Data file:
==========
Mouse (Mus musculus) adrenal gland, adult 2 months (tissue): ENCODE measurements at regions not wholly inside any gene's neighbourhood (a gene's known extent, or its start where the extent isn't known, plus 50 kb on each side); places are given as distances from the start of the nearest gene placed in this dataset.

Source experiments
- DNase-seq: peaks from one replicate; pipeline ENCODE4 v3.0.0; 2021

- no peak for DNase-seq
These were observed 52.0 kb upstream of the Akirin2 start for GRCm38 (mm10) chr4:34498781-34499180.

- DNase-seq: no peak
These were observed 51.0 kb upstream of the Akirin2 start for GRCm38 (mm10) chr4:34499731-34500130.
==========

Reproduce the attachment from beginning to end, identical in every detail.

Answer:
Mouse (Mus musculus) adrenal gland, adult 2 months (tissue): ENCODE measurements at regions not wholly inside any gene's neighbourhood (a gene's known extent, or its start where the extent isn't known, plus 50 kb on each side); places are given as distances from the start of the nearest gene placed in this dataset.

Source experiments
- DNase-seq: peaks from one replicate; pipeline ENCODE4 v3.0.0; 2021

- no peak for DNase-seq
These were observed 52.0 kb upstream of the Akirin2 start for GRCm38 (mm10) chr4:34498781-34499180.

- DNase-seq: no peak
These were observed 51.0 kb upstream of the Akirin2 start for GRCm38 (mm10) chr4:34499731-34500130.